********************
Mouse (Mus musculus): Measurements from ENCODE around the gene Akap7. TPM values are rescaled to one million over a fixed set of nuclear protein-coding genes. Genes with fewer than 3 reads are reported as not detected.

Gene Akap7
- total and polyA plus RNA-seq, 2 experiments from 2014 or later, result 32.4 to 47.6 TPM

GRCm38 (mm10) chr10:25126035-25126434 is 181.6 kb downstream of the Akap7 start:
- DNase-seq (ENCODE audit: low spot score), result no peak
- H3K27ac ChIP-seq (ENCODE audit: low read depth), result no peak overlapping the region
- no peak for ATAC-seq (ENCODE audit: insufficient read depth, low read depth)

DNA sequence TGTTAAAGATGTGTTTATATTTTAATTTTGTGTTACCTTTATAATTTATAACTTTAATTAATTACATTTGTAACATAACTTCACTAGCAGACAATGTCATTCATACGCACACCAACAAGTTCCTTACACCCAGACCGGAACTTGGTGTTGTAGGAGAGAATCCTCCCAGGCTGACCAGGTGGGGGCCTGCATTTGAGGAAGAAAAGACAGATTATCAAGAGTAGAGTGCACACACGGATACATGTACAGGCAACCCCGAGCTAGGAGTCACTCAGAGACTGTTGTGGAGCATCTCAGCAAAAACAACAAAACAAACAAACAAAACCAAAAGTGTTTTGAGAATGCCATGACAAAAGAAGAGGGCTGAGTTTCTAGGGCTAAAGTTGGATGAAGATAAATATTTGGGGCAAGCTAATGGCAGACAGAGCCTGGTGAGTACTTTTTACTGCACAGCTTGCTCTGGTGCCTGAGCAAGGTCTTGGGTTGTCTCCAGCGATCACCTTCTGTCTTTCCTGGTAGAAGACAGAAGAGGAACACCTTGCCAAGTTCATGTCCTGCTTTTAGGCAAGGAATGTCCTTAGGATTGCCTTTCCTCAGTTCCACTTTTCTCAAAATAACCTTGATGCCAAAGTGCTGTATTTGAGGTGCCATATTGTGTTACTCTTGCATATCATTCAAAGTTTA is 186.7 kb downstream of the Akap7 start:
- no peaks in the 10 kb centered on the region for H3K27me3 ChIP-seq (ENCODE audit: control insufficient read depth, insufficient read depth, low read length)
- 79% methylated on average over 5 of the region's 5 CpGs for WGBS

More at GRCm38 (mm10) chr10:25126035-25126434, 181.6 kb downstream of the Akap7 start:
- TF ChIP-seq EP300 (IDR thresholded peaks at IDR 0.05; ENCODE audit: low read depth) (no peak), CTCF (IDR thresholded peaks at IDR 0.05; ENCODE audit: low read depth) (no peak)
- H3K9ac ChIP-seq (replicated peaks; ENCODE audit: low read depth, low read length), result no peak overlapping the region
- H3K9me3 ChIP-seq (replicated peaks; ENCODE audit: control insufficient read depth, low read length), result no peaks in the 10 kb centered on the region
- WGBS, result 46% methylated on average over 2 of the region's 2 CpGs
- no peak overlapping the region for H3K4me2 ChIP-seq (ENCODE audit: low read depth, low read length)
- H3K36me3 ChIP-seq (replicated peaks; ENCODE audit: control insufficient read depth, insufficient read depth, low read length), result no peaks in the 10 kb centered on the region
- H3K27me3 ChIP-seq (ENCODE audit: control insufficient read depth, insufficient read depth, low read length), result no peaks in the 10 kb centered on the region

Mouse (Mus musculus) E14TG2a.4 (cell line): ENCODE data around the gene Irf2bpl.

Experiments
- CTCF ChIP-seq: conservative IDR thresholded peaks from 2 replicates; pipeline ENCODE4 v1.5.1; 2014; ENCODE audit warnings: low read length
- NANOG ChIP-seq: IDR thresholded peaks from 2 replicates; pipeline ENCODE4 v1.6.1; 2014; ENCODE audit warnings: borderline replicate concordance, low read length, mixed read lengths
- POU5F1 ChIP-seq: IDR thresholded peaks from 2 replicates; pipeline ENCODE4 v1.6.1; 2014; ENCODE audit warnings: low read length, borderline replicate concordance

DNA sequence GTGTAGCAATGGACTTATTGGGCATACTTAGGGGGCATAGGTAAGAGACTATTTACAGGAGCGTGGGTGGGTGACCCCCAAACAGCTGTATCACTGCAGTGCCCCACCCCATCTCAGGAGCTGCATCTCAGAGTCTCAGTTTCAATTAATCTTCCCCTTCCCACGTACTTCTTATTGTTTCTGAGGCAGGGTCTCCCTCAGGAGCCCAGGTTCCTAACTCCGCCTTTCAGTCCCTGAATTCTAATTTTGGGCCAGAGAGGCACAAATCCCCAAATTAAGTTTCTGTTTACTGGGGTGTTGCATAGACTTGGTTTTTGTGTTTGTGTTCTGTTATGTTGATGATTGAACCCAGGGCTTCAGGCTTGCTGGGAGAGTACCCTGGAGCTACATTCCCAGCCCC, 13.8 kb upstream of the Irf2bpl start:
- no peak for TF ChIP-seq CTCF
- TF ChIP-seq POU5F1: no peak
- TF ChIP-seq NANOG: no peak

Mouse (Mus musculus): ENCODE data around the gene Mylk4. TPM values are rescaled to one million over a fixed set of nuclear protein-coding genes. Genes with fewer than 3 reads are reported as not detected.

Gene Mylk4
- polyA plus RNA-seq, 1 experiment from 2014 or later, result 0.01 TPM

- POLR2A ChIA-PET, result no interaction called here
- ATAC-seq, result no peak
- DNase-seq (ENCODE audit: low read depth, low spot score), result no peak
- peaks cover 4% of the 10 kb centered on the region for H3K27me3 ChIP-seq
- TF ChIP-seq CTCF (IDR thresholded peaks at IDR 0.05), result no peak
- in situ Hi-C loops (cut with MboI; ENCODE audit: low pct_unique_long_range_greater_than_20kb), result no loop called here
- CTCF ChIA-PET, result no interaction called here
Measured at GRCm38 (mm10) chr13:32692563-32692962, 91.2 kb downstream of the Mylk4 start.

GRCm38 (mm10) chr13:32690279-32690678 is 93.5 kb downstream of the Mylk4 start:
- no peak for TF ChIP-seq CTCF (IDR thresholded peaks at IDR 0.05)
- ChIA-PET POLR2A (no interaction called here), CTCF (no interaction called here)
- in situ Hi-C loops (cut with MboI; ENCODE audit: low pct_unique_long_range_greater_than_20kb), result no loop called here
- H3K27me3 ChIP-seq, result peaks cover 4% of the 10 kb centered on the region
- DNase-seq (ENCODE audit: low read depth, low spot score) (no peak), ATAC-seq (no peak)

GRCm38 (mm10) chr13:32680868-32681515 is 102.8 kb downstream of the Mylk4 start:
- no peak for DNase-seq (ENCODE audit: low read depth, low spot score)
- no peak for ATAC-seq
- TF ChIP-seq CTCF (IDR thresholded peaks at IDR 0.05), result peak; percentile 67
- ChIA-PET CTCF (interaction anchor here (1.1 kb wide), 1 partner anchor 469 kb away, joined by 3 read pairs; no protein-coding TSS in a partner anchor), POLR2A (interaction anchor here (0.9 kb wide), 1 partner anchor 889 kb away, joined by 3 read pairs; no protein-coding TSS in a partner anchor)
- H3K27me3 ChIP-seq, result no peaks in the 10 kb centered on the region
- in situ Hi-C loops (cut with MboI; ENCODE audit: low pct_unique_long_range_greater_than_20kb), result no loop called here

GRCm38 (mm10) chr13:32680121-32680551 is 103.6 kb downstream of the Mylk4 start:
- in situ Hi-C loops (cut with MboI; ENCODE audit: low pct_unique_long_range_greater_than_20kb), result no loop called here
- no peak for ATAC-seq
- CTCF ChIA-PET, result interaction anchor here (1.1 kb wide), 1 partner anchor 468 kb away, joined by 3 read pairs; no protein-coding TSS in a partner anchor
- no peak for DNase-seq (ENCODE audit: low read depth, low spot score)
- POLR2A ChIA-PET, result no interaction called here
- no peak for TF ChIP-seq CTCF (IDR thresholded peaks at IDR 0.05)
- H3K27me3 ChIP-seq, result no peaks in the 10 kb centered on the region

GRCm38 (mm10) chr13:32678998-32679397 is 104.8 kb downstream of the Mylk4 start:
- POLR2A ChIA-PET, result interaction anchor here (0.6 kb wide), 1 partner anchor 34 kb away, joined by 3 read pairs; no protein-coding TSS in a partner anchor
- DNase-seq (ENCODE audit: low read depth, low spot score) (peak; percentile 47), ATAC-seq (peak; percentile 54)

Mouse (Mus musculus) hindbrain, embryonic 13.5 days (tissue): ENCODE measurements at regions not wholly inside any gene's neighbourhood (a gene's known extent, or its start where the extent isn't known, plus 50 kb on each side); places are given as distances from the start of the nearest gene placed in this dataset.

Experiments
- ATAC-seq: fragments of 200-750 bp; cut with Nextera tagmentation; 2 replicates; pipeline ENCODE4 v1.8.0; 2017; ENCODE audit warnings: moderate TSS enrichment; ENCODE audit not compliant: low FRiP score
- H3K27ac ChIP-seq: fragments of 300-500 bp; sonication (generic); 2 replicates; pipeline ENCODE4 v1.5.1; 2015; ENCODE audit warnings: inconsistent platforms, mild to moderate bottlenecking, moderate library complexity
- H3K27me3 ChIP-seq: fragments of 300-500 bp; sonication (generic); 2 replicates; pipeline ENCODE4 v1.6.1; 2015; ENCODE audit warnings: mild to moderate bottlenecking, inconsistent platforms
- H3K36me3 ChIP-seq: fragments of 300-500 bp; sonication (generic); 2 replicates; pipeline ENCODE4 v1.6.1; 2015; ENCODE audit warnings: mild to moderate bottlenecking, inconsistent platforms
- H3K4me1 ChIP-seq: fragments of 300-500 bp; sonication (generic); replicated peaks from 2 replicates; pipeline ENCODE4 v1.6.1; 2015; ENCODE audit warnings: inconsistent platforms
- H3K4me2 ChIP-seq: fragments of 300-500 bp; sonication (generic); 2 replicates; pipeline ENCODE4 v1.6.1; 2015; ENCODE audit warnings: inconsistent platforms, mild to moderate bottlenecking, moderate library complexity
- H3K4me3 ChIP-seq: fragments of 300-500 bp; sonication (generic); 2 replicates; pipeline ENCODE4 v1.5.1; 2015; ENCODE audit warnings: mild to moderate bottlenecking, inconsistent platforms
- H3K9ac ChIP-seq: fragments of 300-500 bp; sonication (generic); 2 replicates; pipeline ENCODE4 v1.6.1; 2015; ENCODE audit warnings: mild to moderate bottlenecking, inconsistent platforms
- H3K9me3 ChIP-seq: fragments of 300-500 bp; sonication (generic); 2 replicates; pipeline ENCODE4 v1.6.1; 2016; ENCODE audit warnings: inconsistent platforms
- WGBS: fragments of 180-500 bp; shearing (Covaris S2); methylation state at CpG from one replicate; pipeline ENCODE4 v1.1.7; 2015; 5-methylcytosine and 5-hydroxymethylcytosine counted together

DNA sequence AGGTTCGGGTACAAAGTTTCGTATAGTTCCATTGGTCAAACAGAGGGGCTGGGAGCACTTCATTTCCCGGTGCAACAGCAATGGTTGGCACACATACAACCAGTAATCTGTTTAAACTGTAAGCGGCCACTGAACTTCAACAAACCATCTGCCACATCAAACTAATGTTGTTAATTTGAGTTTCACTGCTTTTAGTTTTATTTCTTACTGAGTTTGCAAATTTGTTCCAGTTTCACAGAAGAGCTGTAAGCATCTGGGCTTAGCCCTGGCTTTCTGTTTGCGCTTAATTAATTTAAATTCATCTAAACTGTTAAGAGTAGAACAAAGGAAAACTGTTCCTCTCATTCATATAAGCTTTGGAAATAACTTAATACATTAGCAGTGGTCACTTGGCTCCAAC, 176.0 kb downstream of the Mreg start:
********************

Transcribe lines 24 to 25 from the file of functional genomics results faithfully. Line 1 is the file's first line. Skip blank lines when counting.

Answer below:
DNA sequence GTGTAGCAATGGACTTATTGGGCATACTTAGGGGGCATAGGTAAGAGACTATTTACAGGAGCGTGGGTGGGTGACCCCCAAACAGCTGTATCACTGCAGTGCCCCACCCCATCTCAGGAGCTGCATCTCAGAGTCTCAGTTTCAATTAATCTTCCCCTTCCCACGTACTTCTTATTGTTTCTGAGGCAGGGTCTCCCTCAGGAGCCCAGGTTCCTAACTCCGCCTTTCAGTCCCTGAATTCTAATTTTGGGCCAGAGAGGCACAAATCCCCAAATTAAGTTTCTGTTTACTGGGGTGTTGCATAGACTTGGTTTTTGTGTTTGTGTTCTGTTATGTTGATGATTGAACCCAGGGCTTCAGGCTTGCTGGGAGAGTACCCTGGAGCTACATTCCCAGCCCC, 13.8 kb upstream of the Irf2bpl start:
- no peak for TF ChIP-seq CTCF